5 Basic Things Disabled Veterans Need to Know When Finding a Job

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(U.S. Army/Roberto Johnson)

The Americans with Disabilities Act (ADA) prohibits discrimination on the basis of disability in employment, state and local government, public accommodations, commercial facilities, transportation and telecommunications. This law includes disabled veterans and service-connected disabilities.

The ADA also protects those with a relationship to a person with a disability, and doesn't list impairments or conditions protected by the act. This means it protects individuals with physical and mental handicaps to major life activities -- and no life activity is more basic than employment.

In honor of the anniversary of the ADA, the Bureau of Labor Statistics (BLS) released what it calls a "spotlight" on the data surrounding Americans with disabilities and their employment opportunities, as well as how that data might help someone find a job.

1. The ADA Applies to Businesses with More than 15 Employees

Not only does the Americans with Disabilities Act cover hiring, promotions and pay (among other onboarding and on-the-job activities), it also restricts what employers can ask about the disability before offering a candidate the job.

Once onboarded, the business (assuming it's larger than 15 employees) must make a reasonable accommodation to that disability or disabilities. So if your disability is apparent, the employer can't ask about the details of how you came to the disability, but they can ask if and how an accommodation is needed for you.

(U.S. Army/Sgt. Brandon Hubbard)

2. More Education Means More Opportunity

In 2019, a year that saw record low unemployment, the employment rate of disabled Americans was still astronomically high, at 7.3%. But that number was cut down to 4.5% among disabled people with a four-year degree.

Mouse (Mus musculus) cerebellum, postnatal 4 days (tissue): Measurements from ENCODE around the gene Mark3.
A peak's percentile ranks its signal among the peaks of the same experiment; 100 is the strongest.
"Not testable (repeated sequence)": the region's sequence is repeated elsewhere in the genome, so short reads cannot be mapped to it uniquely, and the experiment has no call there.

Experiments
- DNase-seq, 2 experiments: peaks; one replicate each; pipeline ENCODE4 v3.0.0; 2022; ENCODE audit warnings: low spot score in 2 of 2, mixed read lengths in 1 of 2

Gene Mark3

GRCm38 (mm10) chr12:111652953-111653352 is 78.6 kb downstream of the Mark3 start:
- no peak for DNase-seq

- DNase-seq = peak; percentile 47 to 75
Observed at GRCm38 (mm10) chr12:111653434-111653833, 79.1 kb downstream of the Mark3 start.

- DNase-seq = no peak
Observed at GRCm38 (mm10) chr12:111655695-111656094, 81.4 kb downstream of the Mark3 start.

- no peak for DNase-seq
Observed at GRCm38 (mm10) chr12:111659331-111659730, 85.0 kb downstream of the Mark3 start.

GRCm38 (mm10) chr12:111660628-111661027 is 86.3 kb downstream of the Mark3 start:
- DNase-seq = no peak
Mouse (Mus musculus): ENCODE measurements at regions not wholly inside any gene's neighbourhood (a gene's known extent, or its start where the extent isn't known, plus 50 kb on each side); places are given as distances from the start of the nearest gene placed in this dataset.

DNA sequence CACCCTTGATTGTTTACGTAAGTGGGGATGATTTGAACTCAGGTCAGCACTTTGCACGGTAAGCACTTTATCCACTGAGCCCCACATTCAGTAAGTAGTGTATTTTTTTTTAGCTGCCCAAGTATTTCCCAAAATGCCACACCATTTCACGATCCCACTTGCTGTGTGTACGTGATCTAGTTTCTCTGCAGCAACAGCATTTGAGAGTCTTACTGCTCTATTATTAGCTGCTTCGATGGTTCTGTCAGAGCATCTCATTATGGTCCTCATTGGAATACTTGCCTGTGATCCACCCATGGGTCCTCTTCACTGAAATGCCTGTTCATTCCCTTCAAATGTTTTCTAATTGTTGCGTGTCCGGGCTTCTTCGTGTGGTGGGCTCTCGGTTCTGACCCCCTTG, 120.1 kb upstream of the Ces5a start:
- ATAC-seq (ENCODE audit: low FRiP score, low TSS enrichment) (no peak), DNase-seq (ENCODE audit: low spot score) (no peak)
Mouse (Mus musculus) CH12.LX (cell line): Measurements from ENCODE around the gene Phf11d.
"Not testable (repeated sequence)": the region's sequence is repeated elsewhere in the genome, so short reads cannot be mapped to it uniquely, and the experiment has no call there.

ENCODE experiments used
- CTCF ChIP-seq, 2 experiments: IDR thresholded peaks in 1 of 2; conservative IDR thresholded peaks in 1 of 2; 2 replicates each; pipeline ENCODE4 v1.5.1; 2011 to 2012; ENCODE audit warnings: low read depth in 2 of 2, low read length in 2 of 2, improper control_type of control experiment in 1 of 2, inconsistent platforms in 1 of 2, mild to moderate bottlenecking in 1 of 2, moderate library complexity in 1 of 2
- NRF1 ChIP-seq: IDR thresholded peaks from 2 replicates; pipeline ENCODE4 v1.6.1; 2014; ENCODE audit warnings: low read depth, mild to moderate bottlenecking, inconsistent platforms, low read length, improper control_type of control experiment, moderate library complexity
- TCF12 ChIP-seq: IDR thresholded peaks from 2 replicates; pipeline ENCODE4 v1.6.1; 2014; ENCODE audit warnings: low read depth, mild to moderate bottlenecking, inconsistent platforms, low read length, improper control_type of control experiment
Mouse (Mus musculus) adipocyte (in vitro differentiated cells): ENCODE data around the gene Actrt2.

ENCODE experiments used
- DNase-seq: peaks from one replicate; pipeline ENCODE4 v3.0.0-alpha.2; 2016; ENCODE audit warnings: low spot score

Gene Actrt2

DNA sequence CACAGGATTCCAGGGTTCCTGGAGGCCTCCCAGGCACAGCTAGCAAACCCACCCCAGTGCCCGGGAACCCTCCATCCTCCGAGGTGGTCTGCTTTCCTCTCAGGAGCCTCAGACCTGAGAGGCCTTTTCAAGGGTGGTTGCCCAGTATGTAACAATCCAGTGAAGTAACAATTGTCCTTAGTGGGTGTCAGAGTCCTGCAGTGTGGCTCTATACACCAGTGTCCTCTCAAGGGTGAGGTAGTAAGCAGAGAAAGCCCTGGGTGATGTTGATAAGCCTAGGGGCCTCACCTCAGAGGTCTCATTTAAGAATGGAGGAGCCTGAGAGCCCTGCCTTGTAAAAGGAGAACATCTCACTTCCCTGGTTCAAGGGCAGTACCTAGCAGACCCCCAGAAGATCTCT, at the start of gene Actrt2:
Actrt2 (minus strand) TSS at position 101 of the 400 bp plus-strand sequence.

Unemployment among disabled people with less than a high school education was 9.3%. Those with high school diplomas and a two-year college education were roughly the same, around 7%.

3. You Can Narrow Your Job Search with BLS

Every year, the Bureau of Labor Statistics releases a study on the kinds of work available in the U.S. and what the physical and mental requirements are, as well as environmental conditions and education and training required for the job. It's called the Occupational Requirements Survey (ORS).

According to the most recent ORS, half of available jobs in the United States don't require much movement or heavy lifting. The ORS also includes information on salaries and benefits.

4. The Department of Veterans Affairs May Help Retrain You

When looking at the Labor Department's most recent ORS, you might have seen a career field of interest but don't know where to start with breaking into the field. Or, you might instead be interested in starting a business yourself. Either way, the VA has a department for that.

The Veteran Readiness and Employment (VR&E) office (previously known as Vocational Rehab) offers five "support-and-services tracks" to retrain veterans and those with disabilities for more stable, independent lifestyles. They can help you retrain, find a job with the skills you have, start a business, regain your old job or live independently until you're able to work.

Not all veterans meet the requirements for the VR&E. The veteran must meet the requirements for an employment handicap and have the appropriate disability rating. To see the requirements, visit Benefits.gov.

5. Disabled Veterans Get Hiring Preference

Though it's not a guarantee of employment, hiring preference doesn't hurt. According to federal law, disabled veterans with an honorable or general discharge are eligible for hiring preferences as well as additional points toward a passing civil service examination score or rating.

Related: Veteran Preference Points Explained

"Preference" means the candidate gets the first consideration among applicants for a federal job of any class, be it permanent or temporary. Based on their veteran status, the applicant can claim 5- or 10-point preference. A 5-point preference is for any veteran and can be proven with a DD-214. Ten-point preference is for disabled veterans and Purple Heart recipients.

Proof of the disability must be shown when applying for the job. Spouses and children of disabled veterans are also eligible for 10-point preference.

-- Blake Stilwell can be reached at blake.stilwell@military.com. He can also be found on Twitter @blakestilwell or on Facebook.

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